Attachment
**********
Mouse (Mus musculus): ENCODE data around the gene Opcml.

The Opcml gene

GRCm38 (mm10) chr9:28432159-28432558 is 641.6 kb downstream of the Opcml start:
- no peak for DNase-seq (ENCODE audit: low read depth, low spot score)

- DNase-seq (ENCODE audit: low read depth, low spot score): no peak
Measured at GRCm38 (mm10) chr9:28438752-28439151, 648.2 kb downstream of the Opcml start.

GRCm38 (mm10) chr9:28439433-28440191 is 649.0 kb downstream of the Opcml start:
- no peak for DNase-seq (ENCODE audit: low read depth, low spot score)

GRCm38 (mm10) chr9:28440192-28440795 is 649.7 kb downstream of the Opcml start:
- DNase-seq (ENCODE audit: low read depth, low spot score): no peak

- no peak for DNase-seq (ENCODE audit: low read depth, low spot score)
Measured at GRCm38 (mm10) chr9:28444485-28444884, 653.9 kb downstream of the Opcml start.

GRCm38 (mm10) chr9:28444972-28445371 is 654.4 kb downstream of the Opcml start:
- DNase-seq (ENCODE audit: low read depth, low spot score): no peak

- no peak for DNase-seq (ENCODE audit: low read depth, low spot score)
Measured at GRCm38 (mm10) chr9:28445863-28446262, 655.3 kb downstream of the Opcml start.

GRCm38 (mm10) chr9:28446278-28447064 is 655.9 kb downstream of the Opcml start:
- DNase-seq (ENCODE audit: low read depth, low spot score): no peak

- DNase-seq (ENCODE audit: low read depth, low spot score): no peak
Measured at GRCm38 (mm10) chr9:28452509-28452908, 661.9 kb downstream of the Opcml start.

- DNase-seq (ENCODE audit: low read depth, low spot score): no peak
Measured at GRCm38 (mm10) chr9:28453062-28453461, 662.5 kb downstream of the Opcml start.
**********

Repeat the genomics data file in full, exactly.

Mouse (Mus musculus): ENCODE data around the gene Opcml.

The Opcml gene

GRCm38 (mm10) chr9:28432159-28432558 is 641.6 kb downstream of the Opcml start:
- no peak for DNase-seq (ENCODE audit: low read depth, low spot score)

- DNase-seq (ENCODE audit: low read depth, low spot score): no peak
Measured at GRCm38 (mm10) chr9:28438752-28439151, 648.2 kb downstream of the Opcml start.

GRCm38 (mm10) chr9:28439433-28440191 is 649.0 kb downstream of the Opcml start:
- no peak for DNase-seq (ENCODE audit: low read depth, low spot score)

GRCm38 (mm10) chr9:28440192-28440795 is 649.7 kb downstream of the Opcml start:
- DNase-seq (ENCODE audit: low read depth, low spot score): no peak

- no peak for DNase-seq (ENCODE audit: low read depth, low spot score)
Measured at GRCm38 (mm10) chr9:28444485-28444884, 653.9 kb downstream of the Opcml start.

GRCm38 (mm10) chr9:28444972-28445371 is 654.4 kb downstream of the Opcml start:
- DNase-seq (ENCODE audit: low read depth, low spot score): no peak

- no peak for DNase-seq (ENCODE audit: low read depth, low spot score)
Measured at GRCm38 (mm10) chr9:28445863-28446262, 655.3 kb downstream of the Opcml start.

GRCm38 (mm10) chr9:28446278-28447064 is 655.9 kb downstream of the Opcml start:
- DNase-seq (ENCODE audit: low read depth, low spot score): no peak

- DNase-seq (ENCODE audit: low read depth, low spot score): no peak
Measured at GRCm38 (mm10) chr9:28452509-28452908, 661.9 kb downstream of the Opcml start.

- DNase-seq (ENCODE audit: low read depth, low spot score): no peak
Measured at GRCm38 (mm10) chr9:28453062-28453461, 662.5 kb downstream of the Opcml start.